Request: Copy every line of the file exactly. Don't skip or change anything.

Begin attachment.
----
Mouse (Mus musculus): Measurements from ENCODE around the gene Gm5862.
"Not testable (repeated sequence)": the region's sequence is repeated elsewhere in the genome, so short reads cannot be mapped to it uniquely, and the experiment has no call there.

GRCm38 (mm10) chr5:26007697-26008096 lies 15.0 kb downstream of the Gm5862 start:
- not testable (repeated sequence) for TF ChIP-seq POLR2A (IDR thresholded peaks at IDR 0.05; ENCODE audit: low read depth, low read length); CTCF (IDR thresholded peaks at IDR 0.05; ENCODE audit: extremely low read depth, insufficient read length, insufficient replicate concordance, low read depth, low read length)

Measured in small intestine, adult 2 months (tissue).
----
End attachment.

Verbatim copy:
Mouse (Mus musculus): Measurements from ENCODE around the gene Gm5862.
"Not testable (repeated sequence)": the region's sequence is repeated elsewhere in the genome, so short reads cannot be mapped to it uniquely, and the experiment has no call there.

GRCm38 (mm10) chr5:26007697-26008096 lies 15.0 kb downstream of the Gm5862 start:
- not testable (repeated sequence) for TF ChIP-seq POLR2A (IDR thresholded peaks at IDR 0.05; ENCODE audit: low read depth, low read length); CTCF (IDR thresholded peaks at IDR 0.05; ENCODE audit: extremely low read depth, insufficient read length, insufficient replicate concordance, low read depth, low read length)

Measured in small intestine, adult 2 months (tissue).